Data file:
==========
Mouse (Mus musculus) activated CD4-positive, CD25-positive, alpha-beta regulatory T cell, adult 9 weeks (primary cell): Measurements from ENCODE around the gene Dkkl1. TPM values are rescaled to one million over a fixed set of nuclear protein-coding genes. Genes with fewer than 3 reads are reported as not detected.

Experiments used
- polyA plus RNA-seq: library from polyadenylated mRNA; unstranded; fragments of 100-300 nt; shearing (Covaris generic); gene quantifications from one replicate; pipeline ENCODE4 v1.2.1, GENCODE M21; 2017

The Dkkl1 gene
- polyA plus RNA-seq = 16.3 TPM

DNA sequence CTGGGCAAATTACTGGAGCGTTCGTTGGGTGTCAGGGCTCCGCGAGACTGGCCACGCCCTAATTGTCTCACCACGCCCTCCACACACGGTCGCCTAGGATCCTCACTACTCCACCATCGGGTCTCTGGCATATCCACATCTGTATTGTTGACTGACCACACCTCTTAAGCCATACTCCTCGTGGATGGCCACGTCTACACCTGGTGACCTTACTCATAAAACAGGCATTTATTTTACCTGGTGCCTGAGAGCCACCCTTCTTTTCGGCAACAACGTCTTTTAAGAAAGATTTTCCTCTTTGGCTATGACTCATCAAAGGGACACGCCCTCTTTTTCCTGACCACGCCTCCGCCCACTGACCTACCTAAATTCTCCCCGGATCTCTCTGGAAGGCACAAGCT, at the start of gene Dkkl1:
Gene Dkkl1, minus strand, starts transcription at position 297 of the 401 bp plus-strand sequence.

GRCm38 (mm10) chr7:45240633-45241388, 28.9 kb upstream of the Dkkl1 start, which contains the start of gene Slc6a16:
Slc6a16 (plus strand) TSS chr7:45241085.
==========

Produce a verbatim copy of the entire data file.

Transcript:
Mouse (Mus musculus) activated CD4-positive, CD25-positive, alpha-beta regulatory T cell, adult 9 weeks (primary cell): Measurements from ENCODE around the gene Dkkl1. TPM values are rescaled to one million over a fixed set of nuclear protein-coding genes. Genes with fewer than 3 reads are reported as not detected.

Experiments used
- polyA plus RNA-seq: library from polyadenylated mRNA; unstranded; fragments of 100-300 nt; shearing (Covaris generic); gene quantifications from one replicate; pipeline ENCODE4 v1.2.1, GENCODE M21; 2017

The Dkkl1 gene
- polyA plus RNA-seq = 16.3 TPM

DNA sequence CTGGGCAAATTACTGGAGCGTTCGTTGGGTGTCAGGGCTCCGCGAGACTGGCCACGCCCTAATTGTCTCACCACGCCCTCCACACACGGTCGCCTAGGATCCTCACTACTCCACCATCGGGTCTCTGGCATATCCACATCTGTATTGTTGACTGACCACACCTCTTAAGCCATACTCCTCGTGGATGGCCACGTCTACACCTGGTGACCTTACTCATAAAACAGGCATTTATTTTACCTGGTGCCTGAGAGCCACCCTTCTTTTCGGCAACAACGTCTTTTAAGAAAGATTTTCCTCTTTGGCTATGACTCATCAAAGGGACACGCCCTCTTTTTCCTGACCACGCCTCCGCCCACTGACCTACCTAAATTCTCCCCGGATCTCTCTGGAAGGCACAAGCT, at the start of gene Dkkl1:
Gene Dkkl1, minus strand, starts transcription at position 297 of the 401 bp plus-strand sequence.

GRCm38 (mm10) chr7:45240633-45241388, 28.9 kb upstream of the Dkkl1 start, which contains the start of gene Slc6a16:
Slc6a16 (plus strand) TSS chr7:45241085.